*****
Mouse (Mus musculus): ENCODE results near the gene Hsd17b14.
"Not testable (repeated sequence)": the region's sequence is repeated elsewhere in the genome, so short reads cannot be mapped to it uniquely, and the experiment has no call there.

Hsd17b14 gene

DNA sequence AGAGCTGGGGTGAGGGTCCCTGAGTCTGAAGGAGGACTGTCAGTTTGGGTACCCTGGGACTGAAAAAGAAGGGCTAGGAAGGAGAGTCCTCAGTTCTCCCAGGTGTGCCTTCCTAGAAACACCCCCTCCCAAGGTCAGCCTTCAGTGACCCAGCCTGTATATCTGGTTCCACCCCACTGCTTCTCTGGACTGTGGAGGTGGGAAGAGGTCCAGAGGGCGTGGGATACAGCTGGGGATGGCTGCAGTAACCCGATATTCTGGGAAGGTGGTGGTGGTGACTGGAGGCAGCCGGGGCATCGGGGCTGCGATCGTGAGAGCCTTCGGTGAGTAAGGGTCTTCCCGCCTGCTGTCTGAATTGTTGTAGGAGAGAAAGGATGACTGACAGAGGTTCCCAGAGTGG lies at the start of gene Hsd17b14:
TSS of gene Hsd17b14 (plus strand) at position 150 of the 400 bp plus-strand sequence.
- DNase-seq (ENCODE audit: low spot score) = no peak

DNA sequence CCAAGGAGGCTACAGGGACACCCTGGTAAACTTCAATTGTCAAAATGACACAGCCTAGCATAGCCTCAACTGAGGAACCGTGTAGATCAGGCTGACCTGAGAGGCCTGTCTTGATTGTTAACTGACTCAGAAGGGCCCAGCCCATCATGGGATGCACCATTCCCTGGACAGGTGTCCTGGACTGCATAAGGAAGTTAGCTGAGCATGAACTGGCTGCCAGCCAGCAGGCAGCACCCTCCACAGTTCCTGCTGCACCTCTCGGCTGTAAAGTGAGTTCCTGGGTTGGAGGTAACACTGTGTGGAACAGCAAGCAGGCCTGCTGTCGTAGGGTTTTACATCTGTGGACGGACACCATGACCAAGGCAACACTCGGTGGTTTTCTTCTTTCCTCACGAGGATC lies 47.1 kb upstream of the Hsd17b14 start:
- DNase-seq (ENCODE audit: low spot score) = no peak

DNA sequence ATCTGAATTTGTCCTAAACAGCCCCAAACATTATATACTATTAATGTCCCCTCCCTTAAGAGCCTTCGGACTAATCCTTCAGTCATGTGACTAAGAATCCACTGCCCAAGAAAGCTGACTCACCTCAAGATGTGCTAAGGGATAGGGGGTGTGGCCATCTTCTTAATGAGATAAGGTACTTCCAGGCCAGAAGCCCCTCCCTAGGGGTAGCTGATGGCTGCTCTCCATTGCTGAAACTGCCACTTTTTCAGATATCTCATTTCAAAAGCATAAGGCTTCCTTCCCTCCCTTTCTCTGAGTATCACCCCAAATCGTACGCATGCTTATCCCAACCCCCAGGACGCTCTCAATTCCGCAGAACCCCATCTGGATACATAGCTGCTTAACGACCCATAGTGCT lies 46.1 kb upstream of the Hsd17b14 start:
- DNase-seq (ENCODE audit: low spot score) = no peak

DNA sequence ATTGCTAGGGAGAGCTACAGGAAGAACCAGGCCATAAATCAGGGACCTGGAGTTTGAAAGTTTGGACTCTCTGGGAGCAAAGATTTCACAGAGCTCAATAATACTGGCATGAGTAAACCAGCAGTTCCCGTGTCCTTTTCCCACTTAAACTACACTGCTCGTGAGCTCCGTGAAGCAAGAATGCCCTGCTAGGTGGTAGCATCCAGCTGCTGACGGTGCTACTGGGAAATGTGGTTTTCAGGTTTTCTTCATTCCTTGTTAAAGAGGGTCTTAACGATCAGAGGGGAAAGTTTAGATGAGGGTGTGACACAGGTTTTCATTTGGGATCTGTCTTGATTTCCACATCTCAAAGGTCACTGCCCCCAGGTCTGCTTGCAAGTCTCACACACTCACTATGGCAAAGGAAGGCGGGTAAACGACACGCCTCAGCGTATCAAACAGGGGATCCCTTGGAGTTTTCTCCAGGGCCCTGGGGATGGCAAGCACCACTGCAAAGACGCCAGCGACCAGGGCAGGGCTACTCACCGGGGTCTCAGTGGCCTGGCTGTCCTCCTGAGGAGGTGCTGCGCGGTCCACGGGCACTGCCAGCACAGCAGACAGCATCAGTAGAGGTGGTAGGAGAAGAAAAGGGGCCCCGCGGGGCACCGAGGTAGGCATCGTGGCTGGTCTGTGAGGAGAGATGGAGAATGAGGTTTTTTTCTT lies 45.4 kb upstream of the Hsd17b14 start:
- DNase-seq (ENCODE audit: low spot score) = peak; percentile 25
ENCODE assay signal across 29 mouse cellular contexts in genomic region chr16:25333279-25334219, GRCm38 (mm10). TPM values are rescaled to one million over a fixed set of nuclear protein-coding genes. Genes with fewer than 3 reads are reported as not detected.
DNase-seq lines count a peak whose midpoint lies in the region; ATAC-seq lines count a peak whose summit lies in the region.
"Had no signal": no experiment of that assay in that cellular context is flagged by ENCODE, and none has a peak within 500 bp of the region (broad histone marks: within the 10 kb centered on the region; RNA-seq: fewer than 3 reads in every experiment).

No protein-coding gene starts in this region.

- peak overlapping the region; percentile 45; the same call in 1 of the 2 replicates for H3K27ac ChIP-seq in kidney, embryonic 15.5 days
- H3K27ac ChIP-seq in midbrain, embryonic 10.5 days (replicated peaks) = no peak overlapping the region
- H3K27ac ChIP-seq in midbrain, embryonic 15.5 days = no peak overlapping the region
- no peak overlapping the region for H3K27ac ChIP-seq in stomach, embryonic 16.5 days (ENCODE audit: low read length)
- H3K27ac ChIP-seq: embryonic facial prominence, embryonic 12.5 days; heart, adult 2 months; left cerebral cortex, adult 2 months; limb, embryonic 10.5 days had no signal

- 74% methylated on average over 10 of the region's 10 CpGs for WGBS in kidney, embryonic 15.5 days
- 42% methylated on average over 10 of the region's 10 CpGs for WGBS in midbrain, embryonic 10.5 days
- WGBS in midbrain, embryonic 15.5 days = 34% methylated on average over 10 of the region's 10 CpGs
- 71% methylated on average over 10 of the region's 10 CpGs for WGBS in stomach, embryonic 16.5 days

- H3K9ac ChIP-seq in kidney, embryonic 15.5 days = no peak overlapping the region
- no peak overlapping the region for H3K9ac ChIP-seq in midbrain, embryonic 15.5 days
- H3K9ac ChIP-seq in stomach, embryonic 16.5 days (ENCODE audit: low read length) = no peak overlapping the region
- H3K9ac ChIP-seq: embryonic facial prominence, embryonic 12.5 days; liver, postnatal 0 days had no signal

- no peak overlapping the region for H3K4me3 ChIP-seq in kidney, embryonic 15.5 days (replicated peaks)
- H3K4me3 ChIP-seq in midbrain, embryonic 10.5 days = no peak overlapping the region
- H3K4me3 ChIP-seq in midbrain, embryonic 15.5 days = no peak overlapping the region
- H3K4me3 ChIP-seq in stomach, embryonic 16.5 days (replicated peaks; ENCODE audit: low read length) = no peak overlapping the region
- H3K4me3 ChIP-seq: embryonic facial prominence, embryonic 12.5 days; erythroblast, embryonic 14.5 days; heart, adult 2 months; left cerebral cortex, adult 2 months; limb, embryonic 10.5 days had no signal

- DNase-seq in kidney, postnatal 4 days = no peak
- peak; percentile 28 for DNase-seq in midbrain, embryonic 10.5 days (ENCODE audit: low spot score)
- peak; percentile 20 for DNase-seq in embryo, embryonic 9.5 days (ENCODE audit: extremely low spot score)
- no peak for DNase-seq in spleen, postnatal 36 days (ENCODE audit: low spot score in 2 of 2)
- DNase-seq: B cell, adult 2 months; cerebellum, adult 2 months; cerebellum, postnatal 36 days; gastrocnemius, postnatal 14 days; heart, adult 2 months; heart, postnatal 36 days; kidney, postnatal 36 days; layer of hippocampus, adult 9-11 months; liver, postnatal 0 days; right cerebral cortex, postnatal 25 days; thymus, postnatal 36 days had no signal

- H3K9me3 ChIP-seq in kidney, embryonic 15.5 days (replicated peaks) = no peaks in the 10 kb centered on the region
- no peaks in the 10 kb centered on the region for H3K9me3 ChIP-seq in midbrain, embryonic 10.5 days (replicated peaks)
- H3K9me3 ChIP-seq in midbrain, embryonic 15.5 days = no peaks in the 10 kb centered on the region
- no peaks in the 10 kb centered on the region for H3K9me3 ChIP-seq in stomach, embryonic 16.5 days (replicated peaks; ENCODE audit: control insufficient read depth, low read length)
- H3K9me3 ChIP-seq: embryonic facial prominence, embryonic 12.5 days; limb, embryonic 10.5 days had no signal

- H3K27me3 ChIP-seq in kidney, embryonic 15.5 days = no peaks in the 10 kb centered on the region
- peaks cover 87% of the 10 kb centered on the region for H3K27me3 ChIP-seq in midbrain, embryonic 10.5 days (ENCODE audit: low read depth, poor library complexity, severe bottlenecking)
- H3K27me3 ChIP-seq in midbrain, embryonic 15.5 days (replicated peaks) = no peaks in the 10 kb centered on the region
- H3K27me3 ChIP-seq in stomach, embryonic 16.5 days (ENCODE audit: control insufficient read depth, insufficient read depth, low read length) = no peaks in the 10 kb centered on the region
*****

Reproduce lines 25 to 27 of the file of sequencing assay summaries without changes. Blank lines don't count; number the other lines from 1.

- 71% methylated on average over 10 of the region's 10 CpGs for WGBS in stomach, embryonic 16.5 days

- H3K9ac ChIP-seq in kidney, embryonic 15.5 days = no peak overlapping the region
- no peak overlapping the region for H3K9ac ChIP-seq in midbrain, embryonic 15.5 days